Film Review… The Nanny

Joey Fane is coming back from two years in an institution, he is only ten years old and full of hatred for his supposedly loving nanny. He was sent away due to believed part in his sister’s death and because he refuses to eat or sleep. At first he seems extremely paranoid why would this mild mannered, devoted lady (play by the legendary Bette Davis) want to harm anybody?

But odd things are happening around the house and surely the balme can’t lie entirely at the feet of a ten year old?

This is another film from my beloved silver screen from 1965 and by the amazing Hammer Studios, a company that although went bust a number of years ago has since been bought by a European company who plan to release more films.

There was great acting here throughout particularly by William Dix who played the young boy. I would reccommend this to anyone who likes horror, but doesn’t care for bloodshed or over complication.



Film Review.. Woman on the Run

Frank witnesses a mob hit and when the police try to put him into police protection he scares and runs away. When the detectives go to ask his wife Eleanor about his life she knows very little about him. Eleanor is soon approached by a reporter who offers her a good sum for the story and he helps her to find Frank, however he is not what he seems.

I am a huge film noir fan and this was another classic from the era, a film relying on the story alone and  not special effects. I had never heard of any of the cast but I was very impressed with the performances.

When I bought this DVD a couple of months ago it was £4.99 which I thought to be quite a good deal and as this forms part of a film noir collection I will now look at buying some more. I also thought Ann Sheridan who played Eleanor was not only beautiful but very talented and I hope to see some more of her films.

Made in 1950 this is an excellent example of what cinema was doing back then:



Here Come The Boys…Cary Grant

‘Everyone wants to be Cary Grant. Even I want to be Cary Grant’

Cary Grant

In the film ‘None but the Lonely Heart’  Grant plays a loveable chancer called Archie Leach – this just happens to be his real name. Christened as Archibald Alexander Leacher and born in 1908 he was probably the most delicous of all male silver screen actors. He was orginally from Bristol but with his huge amount of time spent acting in American he was given citisenship. He had five wives and one long term relationship but only had one daughter Jennifer Grant.

Insanity runs in  my family. It practically gallops’

Cary Grant

He never actually won an Oscar until 1970 when he was given an ‘honourary oscar’ purely for his contribution to the industry. He had a very unsettled childhood with her mother suffering from mental illness and Grant believe for a number of years that his moving had actually died. His father abandoned him at the age of ten when he remarried and had another child. He was also expelled from school.  That’s when he joined the Bob Pender Stage Troupe and there he learnt how to walk stilts. This also where his stage career began.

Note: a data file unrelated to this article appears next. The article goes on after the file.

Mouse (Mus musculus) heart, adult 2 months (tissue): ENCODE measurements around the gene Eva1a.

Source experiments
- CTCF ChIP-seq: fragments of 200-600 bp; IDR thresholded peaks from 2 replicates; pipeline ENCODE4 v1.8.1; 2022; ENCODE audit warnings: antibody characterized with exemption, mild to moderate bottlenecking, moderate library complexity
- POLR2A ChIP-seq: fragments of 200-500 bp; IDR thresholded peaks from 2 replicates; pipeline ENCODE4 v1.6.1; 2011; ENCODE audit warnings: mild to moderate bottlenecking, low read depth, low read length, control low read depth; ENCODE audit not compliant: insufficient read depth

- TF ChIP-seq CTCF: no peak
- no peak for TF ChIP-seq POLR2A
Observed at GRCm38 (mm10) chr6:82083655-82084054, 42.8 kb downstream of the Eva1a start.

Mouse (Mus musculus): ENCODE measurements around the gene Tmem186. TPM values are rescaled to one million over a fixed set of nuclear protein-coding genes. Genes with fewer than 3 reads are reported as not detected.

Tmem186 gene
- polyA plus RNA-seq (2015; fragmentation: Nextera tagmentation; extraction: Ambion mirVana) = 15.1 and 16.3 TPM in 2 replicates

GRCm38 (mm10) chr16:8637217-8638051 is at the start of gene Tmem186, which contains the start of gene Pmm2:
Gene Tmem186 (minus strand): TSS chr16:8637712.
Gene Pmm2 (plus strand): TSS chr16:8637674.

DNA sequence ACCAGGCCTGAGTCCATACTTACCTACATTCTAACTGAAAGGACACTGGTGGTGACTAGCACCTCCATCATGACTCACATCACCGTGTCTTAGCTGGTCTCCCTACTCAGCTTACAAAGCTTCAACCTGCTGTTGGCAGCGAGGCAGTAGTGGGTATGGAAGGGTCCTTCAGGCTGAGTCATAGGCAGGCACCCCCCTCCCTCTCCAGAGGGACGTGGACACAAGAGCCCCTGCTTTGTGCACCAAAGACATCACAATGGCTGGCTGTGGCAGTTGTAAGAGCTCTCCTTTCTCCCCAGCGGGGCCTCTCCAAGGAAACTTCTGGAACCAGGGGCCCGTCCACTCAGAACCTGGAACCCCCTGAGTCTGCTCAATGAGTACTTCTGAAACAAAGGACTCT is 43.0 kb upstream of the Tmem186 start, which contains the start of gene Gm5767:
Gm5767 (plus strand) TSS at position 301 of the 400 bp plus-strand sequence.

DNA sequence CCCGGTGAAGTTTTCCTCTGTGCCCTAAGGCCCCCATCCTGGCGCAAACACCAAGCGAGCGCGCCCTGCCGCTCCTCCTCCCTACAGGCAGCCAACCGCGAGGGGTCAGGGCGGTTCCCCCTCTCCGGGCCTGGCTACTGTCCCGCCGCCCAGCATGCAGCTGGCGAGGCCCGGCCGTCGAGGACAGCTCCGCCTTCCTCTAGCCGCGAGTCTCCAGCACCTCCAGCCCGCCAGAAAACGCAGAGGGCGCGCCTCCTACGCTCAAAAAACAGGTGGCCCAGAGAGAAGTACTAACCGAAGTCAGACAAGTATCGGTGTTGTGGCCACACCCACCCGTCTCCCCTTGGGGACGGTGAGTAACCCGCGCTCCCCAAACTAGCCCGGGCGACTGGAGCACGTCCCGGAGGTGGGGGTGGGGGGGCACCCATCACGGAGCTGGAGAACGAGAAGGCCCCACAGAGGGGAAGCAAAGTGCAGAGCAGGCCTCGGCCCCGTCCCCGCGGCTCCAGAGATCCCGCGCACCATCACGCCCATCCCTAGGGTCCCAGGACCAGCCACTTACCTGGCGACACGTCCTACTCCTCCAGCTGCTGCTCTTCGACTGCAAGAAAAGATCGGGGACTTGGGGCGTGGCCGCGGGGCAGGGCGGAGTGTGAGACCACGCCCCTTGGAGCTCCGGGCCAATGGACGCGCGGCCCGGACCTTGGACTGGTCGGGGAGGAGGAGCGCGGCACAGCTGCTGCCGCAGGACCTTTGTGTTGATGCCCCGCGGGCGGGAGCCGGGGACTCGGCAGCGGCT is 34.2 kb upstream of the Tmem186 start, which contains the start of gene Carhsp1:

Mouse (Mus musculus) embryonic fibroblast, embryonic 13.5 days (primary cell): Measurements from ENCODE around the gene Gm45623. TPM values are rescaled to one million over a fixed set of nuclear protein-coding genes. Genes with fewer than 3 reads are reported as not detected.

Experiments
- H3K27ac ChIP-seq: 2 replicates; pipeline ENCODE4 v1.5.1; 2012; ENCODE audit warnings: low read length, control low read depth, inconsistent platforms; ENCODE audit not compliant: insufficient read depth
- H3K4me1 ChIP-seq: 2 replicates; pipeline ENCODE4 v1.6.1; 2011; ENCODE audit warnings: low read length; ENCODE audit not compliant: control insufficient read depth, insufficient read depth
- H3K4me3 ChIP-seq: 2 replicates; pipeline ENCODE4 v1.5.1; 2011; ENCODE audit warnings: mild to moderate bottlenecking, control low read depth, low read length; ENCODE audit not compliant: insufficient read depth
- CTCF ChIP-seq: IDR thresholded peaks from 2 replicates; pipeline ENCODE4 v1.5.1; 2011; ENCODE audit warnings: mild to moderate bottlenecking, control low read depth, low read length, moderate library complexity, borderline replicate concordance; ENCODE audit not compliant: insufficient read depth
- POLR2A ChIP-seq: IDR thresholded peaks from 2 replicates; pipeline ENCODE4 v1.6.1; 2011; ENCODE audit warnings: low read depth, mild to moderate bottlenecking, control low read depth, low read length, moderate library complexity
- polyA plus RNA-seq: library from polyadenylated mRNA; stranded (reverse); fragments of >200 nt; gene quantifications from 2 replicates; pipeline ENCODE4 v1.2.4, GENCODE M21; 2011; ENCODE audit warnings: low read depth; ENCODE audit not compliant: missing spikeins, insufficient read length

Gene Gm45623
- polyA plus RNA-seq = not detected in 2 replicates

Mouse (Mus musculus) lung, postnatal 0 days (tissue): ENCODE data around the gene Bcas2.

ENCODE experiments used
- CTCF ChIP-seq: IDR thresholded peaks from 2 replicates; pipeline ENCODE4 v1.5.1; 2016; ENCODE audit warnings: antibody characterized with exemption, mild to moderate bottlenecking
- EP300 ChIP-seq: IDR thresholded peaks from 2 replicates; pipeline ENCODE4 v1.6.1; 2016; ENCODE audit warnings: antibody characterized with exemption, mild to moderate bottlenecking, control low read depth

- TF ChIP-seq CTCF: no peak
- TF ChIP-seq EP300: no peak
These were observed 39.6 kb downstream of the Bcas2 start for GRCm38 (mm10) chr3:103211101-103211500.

We have our factory, which is called a stage. We make a product, we colour it, we title it we ship it out in cans’

Cary Grant

He worked with a large number of the world’s most favourite leading ladies including Marlen Dietrich, Doris Day and Audrey Hepburn. Quite often he was the love interest. He played a variety of roles and his British accent and easy charm made woman across the world fall in love with him.

A New Hollywood Love… Barbara Stanwyck

A few months ago I was reading a book when the film Double Indemnity was mentioned and I decided to buy it I love older films so know if would be something I would enjoy that’s when I first came across this amazing actress. She was born as Ruby Catherine Stevens in 1907 Brooklyn and by 1944 she was the highest paid woman in the United States.

As she was orphaned at 4, she spent most of her earlyyears in and out of foster homes making what she became even more of an acheivement. she even won three emmys and a golden globe. But Barbara Stanwyck is not often a name you hear and I think that is a real shame and she even received a lifetime achievement award.

I haven’t yet managed to see a great number of her films (I am have only actually seen four) but of what I have seen I thought her best work was in The Strange Love of Martha Ivers. Martha is a woman who has killed her Aunt as a child and her love for killing has stuck with her since she first got away with it. She believes everything is fine until an old friend comes to town…

If you are a fan of the silverscreen I would certainly recommend this.

Here are the for films I’ve seen but I wish to see many more:

1 Double Indemity

2 The Strange Love of Martha Ivers

3 Meet John Doe

4 Burlesque

Love… Ingrid Bergman


Although she is often remember for her acting skills I have never heard anybody comment on her beauty. She may have been no Grace Kelly but with her European features he was beautiful in her own right. Born in Sweden in 1915 she had three husbands throughout her life and four children. She sadly died at the ago of 67 in London.

At her first ever audition when she was 17 she’s thought she’d thoroughly messed up but later she was told:

“We loved your security and your impertinence. We loved you and told each other that there was no reason to waste time as there were dozens of other entrants still to come. We didn’t need to waste any time with you. We knew you were a natural and great. Your future as an actress was settled.’


She was in so many great films and recieved a large number of awards, my personal favourite was not one of her most famous but I felt she acted brilliantly this was Spellbound. She was a young woman in love with a man who she really shouldn’t have been and throughout the whole film she was stuck between what she should do and what she wanted to. Brilliant actress.